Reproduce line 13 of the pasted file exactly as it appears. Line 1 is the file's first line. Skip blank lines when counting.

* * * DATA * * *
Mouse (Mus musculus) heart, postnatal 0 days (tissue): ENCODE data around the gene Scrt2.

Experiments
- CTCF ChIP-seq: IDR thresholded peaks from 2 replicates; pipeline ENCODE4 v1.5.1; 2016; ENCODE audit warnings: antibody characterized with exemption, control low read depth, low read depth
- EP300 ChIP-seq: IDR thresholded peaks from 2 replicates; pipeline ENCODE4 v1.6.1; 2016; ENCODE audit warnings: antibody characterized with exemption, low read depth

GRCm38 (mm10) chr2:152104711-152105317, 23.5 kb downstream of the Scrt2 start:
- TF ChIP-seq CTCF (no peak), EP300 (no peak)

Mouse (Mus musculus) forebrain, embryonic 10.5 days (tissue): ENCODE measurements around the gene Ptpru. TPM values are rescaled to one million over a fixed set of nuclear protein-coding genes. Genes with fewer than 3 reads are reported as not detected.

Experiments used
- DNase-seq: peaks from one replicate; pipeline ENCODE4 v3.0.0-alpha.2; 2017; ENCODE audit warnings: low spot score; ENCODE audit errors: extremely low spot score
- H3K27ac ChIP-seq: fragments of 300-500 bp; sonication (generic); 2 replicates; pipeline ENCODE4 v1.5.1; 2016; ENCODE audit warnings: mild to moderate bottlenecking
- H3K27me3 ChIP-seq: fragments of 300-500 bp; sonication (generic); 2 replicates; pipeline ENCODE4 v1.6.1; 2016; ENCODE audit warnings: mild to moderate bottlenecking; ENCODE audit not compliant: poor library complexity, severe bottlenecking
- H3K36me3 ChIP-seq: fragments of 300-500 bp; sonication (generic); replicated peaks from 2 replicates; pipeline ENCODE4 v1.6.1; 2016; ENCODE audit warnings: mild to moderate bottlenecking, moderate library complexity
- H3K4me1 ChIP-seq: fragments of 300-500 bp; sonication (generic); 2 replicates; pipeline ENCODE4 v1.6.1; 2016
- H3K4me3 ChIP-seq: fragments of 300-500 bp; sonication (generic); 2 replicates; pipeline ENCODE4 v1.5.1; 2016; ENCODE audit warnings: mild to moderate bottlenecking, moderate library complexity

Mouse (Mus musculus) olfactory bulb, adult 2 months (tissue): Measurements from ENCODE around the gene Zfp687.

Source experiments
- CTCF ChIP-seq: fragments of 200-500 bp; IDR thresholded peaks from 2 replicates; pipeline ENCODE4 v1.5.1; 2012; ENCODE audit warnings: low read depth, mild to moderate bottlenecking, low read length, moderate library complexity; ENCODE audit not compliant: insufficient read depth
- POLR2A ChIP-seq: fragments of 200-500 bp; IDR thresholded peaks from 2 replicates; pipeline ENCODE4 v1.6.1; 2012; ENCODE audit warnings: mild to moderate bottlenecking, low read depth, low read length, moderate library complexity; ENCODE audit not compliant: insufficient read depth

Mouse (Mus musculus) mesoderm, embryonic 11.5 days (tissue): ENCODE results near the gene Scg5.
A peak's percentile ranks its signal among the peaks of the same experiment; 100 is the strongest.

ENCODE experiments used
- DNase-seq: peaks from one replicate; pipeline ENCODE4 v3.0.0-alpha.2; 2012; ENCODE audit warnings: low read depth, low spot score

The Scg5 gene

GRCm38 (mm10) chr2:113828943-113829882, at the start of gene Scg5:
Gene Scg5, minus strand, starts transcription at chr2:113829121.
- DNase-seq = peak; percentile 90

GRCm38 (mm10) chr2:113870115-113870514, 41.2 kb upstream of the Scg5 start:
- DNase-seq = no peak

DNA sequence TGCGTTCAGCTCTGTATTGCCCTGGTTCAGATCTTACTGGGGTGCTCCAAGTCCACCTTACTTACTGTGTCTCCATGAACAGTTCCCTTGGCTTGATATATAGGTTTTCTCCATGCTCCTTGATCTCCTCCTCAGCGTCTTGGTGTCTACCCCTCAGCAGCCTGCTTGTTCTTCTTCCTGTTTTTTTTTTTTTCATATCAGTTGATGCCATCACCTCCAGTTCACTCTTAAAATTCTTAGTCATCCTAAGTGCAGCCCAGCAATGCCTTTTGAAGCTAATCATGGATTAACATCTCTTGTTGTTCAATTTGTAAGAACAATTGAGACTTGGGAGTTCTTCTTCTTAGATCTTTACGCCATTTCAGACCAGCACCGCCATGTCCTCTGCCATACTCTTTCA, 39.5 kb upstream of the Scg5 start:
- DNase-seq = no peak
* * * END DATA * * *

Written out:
- H3K4me1 ChIP-seq: fragments of 300-500 bp; sonication (generic); 2 replicates; pipeline ENCODE4 v1.6.1; 2016